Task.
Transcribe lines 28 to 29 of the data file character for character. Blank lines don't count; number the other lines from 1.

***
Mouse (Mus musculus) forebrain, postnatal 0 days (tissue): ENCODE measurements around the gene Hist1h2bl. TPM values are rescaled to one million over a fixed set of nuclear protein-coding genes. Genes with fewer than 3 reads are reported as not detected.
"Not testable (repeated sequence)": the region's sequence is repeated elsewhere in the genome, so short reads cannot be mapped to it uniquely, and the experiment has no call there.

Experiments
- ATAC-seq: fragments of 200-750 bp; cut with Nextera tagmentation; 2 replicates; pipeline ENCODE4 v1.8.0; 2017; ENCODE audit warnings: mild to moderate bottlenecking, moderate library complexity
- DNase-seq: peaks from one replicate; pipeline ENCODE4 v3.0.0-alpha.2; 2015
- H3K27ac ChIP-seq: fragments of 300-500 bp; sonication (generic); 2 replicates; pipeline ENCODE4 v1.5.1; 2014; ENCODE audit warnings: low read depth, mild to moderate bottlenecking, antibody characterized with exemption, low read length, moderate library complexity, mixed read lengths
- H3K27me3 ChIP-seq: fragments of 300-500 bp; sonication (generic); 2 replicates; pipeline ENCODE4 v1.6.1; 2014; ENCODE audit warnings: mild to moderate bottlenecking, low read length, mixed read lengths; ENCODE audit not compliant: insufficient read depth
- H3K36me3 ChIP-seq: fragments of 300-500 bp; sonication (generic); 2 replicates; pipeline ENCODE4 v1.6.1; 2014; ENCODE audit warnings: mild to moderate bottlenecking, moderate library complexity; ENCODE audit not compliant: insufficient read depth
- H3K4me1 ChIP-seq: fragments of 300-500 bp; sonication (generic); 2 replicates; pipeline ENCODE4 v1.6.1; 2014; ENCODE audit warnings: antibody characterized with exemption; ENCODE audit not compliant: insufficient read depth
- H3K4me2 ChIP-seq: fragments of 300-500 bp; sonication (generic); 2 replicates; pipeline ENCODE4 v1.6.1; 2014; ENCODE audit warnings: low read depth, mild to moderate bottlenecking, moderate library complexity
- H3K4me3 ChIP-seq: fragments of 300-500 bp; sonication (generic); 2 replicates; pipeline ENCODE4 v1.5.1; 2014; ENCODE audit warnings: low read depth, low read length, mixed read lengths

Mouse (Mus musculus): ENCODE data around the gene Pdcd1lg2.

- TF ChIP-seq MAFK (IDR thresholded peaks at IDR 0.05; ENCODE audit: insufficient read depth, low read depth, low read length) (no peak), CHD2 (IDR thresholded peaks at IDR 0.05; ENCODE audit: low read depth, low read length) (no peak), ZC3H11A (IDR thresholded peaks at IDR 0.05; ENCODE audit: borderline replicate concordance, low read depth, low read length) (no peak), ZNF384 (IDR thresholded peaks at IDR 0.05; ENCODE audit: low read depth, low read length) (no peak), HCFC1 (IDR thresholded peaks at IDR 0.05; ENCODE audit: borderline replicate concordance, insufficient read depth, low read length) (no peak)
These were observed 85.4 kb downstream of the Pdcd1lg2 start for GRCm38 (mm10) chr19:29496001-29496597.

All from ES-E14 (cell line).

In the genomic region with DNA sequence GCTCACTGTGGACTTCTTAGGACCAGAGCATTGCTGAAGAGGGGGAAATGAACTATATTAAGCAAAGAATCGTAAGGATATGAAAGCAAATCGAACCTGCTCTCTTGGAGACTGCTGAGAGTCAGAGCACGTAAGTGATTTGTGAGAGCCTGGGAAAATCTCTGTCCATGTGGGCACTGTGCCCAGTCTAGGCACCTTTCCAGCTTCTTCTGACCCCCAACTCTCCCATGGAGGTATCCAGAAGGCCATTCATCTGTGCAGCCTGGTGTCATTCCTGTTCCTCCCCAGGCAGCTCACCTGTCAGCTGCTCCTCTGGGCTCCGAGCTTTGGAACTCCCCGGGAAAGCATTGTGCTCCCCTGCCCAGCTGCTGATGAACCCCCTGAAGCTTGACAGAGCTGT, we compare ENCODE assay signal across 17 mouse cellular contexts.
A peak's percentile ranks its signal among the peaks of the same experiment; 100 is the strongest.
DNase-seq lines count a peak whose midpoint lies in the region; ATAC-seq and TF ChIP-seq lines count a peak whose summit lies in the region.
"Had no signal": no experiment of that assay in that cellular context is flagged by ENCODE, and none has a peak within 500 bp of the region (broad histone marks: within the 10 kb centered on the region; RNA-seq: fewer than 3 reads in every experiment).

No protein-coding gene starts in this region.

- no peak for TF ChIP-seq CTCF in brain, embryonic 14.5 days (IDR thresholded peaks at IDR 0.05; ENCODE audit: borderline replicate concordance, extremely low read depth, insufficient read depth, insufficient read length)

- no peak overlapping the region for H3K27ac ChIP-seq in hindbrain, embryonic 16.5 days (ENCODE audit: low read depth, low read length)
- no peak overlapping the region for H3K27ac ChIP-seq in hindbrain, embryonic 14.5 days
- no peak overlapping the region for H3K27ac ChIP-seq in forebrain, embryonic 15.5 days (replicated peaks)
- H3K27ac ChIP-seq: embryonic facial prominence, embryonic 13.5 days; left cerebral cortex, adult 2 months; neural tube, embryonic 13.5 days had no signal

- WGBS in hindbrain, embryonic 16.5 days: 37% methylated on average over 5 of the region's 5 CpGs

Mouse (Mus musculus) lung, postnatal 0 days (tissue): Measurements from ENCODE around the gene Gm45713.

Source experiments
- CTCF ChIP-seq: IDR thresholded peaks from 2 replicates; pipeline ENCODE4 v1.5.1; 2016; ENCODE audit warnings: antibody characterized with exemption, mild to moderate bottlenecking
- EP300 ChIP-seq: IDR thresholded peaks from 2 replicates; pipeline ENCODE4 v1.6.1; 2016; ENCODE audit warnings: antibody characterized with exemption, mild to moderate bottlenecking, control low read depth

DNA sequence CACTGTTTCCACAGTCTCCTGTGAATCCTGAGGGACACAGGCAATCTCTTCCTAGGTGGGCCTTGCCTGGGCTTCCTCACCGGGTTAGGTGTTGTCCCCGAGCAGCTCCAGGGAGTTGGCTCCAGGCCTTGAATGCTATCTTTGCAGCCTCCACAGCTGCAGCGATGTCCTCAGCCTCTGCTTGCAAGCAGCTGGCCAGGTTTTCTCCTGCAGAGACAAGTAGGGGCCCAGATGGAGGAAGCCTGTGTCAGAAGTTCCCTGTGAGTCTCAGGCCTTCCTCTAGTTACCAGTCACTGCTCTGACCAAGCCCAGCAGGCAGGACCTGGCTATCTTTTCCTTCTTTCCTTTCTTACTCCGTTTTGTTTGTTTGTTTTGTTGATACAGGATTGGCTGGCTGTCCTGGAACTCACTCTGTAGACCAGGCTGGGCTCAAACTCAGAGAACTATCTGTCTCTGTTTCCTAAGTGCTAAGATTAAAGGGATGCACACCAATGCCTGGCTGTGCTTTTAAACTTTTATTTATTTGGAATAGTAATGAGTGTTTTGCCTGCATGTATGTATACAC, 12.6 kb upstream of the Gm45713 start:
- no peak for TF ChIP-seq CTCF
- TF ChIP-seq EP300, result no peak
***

Source experiments
- CTCF ChIP-seq: IDR thresholded peaks from 2 replicates; pipeline ENCODE4 v1.5.1; 2016; ENCODE audit warnings: antibody characterized with exemption, mild to moderate bottlenecking